tax savings

Set up For Your Best Year Ever: A Tax Day How-To

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Here we are at Tax Day. Your taxes are filed. (They aren’t? Here’s an IRS extension form – postmark it today. You’ll need one for your state, too.)

Last year you vowed to get your stuff in order. Then suddenly the tax deadline was upon you, and you scrambled through the process, and weren’t as careful as you intended to be. You suspected you should have been paying estimated quarterly taxes all year, but didn’t, and now your tax bill is surprisingly high.

You meant to set some money aside in a retirement account, but that shocking tax bill meant you didn’t have any cash to do it.

You suspect that there were deductions you missed.

If you’re being honest, your books were a mess (if you’re thinking “I need to keep books?” go back and read this.)

Now that the time pressure is off, let’s take a look at how you can make this year better. Plus some discounts on apps that can help you.  Read more...

Charitable Deductions for You, Me and Warren Buffet

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Here’s a fact that may surprise you: lower income people give far more to charity than people in the upper income brackets. And yet the laws for charitable giving bend over backwards to accommodate high-income charitable givers, and often don’t allow low income people to get a deduction at all.

The reason is that only people who itemize their deductions get to claim charitable deductions, and lower income households usually don’t itemize. Here’s a quick primer:

Every person filing taxes gets a personal exemption of $4050 for every taxpayer and dependant claimed on her return. In English, this means that everybody’s first  $4050 of income is automatically tax-free. If you are married with three kids, you only pay tax on any money you make over $20,250 ($4050 personal exemption x 5 people).That’s true for you, me, and Warren Buffett.  read more...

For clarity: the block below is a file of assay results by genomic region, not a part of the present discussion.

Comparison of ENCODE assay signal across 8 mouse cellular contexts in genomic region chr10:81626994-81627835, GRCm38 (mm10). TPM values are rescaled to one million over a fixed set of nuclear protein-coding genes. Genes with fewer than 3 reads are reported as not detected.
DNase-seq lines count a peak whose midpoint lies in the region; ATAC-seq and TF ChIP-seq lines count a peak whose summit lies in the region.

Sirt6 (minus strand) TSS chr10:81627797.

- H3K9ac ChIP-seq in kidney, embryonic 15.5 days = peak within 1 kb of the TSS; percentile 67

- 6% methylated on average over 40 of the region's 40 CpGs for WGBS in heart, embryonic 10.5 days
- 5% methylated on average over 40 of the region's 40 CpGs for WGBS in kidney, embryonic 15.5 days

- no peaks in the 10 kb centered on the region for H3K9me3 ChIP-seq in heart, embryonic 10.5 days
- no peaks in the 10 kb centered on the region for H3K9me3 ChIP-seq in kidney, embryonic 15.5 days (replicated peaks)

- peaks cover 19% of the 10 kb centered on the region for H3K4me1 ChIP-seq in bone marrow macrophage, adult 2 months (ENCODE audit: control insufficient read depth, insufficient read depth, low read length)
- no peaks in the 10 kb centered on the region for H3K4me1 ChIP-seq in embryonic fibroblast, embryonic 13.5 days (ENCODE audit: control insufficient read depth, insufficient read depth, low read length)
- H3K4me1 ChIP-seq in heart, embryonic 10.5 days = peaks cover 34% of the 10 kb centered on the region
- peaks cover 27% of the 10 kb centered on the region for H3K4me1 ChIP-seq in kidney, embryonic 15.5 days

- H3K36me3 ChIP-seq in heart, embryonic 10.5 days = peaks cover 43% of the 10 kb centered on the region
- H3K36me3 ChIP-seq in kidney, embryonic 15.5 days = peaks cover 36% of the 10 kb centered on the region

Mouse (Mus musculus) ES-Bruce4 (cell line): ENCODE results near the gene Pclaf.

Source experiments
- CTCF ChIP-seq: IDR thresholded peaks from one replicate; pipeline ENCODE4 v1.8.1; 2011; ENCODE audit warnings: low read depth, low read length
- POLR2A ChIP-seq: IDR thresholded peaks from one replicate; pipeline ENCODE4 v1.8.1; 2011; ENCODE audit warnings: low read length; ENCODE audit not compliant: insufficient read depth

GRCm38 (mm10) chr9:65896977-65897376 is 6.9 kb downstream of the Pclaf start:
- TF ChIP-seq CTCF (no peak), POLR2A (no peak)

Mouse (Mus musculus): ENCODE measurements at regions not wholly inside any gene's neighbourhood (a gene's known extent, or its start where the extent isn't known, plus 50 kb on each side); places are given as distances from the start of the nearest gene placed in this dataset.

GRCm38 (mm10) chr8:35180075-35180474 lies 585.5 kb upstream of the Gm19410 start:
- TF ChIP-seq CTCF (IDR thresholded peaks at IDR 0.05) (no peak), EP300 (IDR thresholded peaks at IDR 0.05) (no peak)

The SEP IRA: A Lovesong

SEP IRA

We freelancers pay a lot of tax. We don’t just pay an income tax rate of anywhere from 0 to 39% on our freelance income – we also pay a flat 15.3% self-employment tax, no matter what our income bracket. Without tax planning, this can be a huge bite.

As artists and cultural workers, our freelancer tax strategy is generally to reduce the amount of our taxable self-employment income as much as legally possible. Tax planning is hard, because it’s about saving small bits in many places. There are few silver bullets. But the closest thing there is to a silver bullet is tax-sheltered retirement savings. Read full article

Rent Too Damn High? Deduct Your Home Studio.

One of the best tax breaks out there is the home office (or home studio) deduction. In tax terms, this essentially turns a portion of your nondeductible personal expenses (your home) into deductible business expenses (a workplace). A lot of people are confused about the rules, and some people are scared to take the deduction at all because they’ve heard that it can be a red flag to the IRS. As long as you are following the rules correctly, there is nothing wrong with taking the deduction. And it’s a big one! So here is some help.